These are definately warm growers who like to be shaded, the perfect houseplant, and very free flowering. These orchids are the easiest and most rewarding of the family for the home grower as they produce arching spikes of ten or more flowers as often as three times a year. In nature there are just under 50 wild species which are found from India eastwards through the Philippines and into Northern Australia. The name Phalaenopsis is from the Greek and means moth-like. The plants are shade-loving and grow on branches or on rocks where the air is warm and moist. Phalaenopsis plants do not have pseudobulbs and the strength of the plant is in its large, leathery leaves and thick roots. New leaves appear slowly and regularly over each other and are generally a deep green but occasionally can he attractively mottled. The flowers appear on a spike from the stem between the leaves and, depending on the type, there may be anything from a single flower to over a hundred. When flowering has finished, or ideally has one or two flowers left, you can trim off the spike to around 1 inch from just above the first node on the main spike stem, that will be somewhere below where the first flower appeared, and is a little bump covered by a small leaflet, it may re spike and flower early from there, or if the spike has died fully and gone brown, trim off the flower spikes to within 1 inch from where they appeared out of the side of the plant, and look after it, it should re bloom on new spikes next year; occasionally a flower bud will develop into a small plant with roots which can be cut off and potted up. These propagations may flower within a couple of years. Many hundreds of hybrids have been bred, and the trade in Phalaenopsis is a huge pot-plant market because of the ease of cultivation as house plants.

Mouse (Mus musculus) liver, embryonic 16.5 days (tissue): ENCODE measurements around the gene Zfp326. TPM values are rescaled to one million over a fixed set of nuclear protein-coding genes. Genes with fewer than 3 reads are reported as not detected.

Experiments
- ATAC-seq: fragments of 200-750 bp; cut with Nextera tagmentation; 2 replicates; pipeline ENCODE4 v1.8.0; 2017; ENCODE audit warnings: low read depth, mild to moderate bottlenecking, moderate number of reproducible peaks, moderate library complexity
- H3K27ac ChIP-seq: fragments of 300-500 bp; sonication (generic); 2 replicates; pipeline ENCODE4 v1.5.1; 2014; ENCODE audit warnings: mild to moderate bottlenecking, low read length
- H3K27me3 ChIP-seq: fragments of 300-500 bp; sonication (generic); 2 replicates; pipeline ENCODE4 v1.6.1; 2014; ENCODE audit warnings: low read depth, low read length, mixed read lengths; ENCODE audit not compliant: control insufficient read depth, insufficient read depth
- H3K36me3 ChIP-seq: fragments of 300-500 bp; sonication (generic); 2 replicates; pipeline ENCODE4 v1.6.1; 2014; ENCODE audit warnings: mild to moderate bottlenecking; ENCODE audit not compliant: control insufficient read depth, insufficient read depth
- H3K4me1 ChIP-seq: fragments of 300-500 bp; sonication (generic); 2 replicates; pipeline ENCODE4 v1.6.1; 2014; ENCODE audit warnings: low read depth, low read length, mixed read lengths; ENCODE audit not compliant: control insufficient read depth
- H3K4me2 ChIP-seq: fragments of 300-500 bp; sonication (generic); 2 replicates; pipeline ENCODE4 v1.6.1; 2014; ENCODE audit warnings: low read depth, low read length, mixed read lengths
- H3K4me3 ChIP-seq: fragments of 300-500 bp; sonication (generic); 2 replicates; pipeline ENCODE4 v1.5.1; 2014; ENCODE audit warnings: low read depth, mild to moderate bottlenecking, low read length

See Orchid page for pictures of different orchids and care info.